Saturday, June 30, 2007

Sensing Space

I wrote earlier about my artist roommate’s comments about time. A couple of days later, it was about space. I think she had given up thinking I’d ask, so she made a demonstration about taking space for granted. Our apartment was in a converted old house; its door opened on the second floor and the apartment itself was on the third floor. I arrived home tired from the laboratory one night to find I couldn’t get up the stairs. I kept running into strings that were placed strategically across the stair well. First, I had to duck, then to step over a string, next to duck WHILE stepping over another string, etc. Needless to say, by the time I was up the stairs I was pretty upset.

My roommate was sipping a hot mint tea, sitting on the couch covered with an embroidered red Greek folk bed spread, watching my exertions with glee. “I’ll bet you’ll never take that space for granted again,” she said, getting up and beginning to disassemble the spider web of strings.

“Did you have to do this to me when I was so tired? I might have appreciated it earlier.”
”This is when you came home. I didn’t choose the time, you did.”

This experience made me aware of a staircase in an apartment, maybe not worth so much effort. But a lot of times since then, I’ve had a flash back to that moment, and taken in the details of a small, unusually shaped space in which I’ve found myself, the scraped paint, the way there is a little molding sticking out at the corner, the way the first flight is wider than the second one, the size and shape of the hickory sculpture at the turn, reminding me of a totem pole, its smell of furniture polish, the spot on the wall where she had killed a moth once and no one had wiped it off.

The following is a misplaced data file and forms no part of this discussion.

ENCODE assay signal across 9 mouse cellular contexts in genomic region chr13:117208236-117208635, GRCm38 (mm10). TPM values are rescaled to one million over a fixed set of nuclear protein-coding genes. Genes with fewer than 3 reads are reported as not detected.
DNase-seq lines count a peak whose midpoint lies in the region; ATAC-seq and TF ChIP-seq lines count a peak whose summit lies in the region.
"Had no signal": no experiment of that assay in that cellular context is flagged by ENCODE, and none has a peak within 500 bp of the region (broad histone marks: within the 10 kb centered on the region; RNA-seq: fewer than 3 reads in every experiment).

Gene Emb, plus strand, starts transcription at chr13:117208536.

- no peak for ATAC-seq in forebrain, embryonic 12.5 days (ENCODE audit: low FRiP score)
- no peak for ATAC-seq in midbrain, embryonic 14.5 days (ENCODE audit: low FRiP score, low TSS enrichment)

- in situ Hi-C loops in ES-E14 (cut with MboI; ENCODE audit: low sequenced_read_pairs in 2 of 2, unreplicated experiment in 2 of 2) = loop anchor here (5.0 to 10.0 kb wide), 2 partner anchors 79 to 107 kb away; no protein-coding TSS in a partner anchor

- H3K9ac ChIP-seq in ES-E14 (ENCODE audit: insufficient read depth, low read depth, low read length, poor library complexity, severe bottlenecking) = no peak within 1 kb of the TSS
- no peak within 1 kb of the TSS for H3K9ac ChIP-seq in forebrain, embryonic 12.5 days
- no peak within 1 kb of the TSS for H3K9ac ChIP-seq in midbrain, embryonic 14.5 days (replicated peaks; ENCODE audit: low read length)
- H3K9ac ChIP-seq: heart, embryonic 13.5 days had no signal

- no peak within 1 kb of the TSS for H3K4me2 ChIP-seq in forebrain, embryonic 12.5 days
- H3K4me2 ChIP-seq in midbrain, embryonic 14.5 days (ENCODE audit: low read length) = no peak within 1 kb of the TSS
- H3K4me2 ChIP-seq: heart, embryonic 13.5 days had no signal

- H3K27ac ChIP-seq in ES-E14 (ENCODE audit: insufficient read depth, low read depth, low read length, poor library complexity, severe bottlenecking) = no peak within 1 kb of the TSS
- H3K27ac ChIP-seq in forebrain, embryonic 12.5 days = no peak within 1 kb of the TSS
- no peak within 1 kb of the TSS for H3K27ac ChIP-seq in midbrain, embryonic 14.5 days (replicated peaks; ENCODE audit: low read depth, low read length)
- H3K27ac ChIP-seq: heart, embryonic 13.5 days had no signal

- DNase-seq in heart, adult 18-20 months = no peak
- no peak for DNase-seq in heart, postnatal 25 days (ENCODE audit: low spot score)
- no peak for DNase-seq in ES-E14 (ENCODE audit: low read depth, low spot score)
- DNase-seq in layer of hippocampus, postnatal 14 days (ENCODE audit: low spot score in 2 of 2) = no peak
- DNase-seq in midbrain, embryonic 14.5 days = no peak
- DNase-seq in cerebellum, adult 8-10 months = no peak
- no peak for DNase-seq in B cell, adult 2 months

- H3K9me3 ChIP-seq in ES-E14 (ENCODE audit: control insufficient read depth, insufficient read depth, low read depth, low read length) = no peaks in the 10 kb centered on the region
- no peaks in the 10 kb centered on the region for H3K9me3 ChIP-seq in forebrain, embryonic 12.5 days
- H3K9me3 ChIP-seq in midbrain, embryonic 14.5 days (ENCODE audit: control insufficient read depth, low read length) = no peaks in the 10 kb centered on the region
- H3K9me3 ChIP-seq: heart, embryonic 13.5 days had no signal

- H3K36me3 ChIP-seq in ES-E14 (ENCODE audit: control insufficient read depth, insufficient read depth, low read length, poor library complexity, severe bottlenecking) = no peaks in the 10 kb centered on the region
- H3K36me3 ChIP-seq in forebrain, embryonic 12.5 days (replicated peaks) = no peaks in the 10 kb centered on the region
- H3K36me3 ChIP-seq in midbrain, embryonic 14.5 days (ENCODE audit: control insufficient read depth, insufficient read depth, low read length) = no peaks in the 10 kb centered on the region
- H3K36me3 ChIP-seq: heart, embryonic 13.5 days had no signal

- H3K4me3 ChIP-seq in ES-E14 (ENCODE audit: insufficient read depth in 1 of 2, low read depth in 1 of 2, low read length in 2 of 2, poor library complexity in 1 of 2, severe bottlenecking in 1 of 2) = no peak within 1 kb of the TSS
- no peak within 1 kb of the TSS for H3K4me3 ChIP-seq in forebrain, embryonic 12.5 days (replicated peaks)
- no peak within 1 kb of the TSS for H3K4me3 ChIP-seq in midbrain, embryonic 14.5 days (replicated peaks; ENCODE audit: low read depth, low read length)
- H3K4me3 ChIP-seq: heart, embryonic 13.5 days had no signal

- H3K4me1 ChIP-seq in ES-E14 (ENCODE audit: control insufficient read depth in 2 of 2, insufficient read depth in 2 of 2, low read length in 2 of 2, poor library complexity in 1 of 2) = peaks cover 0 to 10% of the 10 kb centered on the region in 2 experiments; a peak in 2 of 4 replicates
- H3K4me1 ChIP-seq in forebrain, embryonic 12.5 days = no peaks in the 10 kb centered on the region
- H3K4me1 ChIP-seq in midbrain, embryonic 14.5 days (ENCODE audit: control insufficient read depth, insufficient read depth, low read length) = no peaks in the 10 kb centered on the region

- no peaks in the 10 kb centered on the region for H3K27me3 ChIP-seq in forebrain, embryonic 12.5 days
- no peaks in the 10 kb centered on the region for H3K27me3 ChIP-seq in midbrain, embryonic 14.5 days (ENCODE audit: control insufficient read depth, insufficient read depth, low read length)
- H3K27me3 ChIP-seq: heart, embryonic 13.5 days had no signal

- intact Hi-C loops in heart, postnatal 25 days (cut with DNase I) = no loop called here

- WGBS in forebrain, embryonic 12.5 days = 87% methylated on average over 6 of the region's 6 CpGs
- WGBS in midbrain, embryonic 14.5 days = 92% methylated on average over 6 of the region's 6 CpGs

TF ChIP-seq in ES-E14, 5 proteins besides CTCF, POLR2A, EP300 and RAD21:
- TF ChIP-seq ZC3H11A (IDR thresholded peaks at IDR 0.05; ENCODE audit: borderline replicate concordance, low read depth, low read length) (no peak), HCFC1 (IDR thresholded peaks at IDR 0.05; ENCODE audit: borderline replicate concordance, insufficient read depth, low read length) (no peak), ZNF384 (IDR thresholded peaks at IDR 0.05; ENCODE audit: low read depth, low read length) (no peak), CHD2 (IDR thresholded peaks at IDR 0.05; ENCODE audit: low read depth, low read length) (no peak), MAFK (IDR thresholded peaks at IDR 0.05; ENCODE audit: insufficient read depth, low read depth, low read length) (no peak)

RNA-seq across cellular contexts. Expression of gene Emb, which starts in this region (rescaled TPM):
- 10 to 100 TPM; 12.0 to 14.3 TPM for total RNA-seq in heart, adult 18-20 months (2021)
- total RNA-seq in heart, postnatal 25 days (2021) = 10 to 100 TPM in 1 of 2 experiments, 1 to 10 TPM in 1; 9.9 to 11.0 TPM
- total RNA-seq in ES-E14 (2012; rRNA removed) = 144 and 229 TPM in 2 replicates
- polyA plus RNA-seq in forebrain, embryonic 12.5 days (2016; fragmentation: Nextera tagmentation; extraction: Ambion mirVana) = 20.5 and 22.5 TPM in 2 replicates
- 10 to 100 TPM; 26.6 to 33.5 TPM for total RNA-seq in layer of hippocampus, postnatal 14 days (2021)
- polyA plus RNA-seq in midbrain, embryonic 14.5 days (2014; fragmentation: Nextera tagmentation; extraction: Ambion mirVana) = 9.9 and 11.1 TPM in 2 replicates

You don’t need this experience to become more aware of space, just imagine it happened to you, and think about spaces you’ve visited recently that could have had spider webs of string in them, and write.


Julia said...

I am going to try this! Thank you for sharing. It's absurd that it takes something so physical and intrusive to make us stop and notice the details.

Here, I like the specifics: the mint tea (vision is not the only way to perceive space) and the smushed moth. The latter detail also suggests how space changes with time--a lot of room for imagination there.

Anonymous said...

I enjoyed reading this detailed, thoughtful vignette. We do take space for granted. I like thinking about what interior spaces I feel happy in and which ones make me feel uncomfortable. Lighting is a major factor, yet light isn't space.
Are you still in touch with your former roommate? She sounds like a "high maintenance" friend.

Laura L. Mays Hoopes said...

Dear Julia,
Well, I'm hoping that the physical intrusion I went through can be purely imaginary for anyone else, since our imaginations are so powerful.
You are so right about senses other than sight impacting our perceptions of space. How far away can you be and still smell Aramis on a man passing by? I bet you know the answer!
Laura Hoopes

Laura L. Mays Hoopes said...

Dear Kat,
With your photographer's eye, you probably take space for granted less than most people, but what Julia said about smells might be fun for you to think about when writing about space.
Light is such a will-o-the-wisp concept, but it lives in so many artistic works, both literary and painterly. I was at Ghost Ranch recently and saw O'Keefe's Abiquiu house, with its carefully selected colors and paintings just as she left it when she passed away. The right lighting can change a scene from moving to garish, worth considering for sure! And comfort with lighting is a great idea to think over. Myself, I was probably a cave dweller by preference, because subdued light, with a slant of sunbeam, would be my best comfort. Of course, I'd be reading in that beam.